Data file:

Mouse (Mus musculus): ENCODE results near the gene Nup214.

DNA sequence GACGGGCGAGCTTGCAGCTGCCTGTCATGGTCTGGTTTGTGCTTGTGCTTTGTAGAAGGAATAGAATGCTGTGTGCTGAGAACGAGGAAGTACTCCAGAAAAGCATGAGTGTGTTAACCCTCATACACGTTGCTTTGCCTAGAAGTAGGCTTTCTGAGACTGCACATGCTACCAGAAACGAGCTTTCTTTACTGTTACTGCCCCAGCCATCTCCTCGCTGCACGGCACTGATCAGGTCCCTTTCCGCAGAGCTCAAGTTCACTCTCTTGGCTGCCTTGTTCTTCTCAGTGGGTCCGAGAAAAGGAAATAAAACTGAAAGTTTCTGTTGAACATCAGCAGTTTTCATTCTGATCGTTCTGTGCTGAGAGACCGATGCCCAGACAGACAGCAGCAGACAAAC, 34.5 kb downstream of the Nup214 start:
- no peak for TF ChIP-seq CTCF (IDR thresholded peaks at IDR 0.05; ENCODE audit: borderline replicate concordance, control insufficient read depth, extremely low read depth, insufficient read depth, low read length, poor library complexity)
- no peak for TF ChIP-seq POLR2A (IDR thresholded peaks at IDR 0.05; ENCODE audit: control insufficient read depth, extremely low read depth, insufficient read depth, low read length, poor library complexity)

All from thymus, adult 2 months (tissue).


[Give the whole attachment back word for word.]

Mouse (Mus musculus): ENCODE results near the gene Nup214.

DNA sequence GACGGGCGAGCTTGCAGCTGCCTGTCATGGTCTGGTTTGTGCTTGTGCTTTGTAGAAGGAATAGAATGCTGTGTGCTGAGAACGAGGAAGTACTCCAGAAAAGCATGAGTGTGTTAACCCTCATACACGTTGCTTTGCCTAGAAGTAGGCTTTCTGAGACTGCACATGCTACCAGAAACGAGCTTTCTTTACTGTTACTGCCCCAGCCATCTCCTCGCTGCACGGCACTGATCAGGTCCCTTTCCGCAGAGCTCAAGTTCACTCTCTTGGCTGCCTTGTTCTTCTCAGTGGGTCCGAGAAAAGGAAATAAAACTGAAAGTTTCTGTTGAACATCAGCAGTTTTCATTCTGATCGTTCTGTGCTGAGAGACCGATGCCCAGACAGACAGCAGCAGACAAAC, 34.5 kb downstream of the Nup214 start:
- no peak for TF ChIP-seq CTCF (IDR thresholded peaks at IDR 0.05; ENCODE audit: borderline replicate concordance, control insufficient read depth, extremely low read depth, insufficient read depth, low read length, poor library complexity)
- no peak for TF ChIP-seq POLR2A (IDR thresholded peaks at IDR 0.05; ENCODE audit: control insufficient read depth, extremely low read depth, insufficient read depth, low read length, poor library complexity)

All from thymus, adult 2 months (tissue).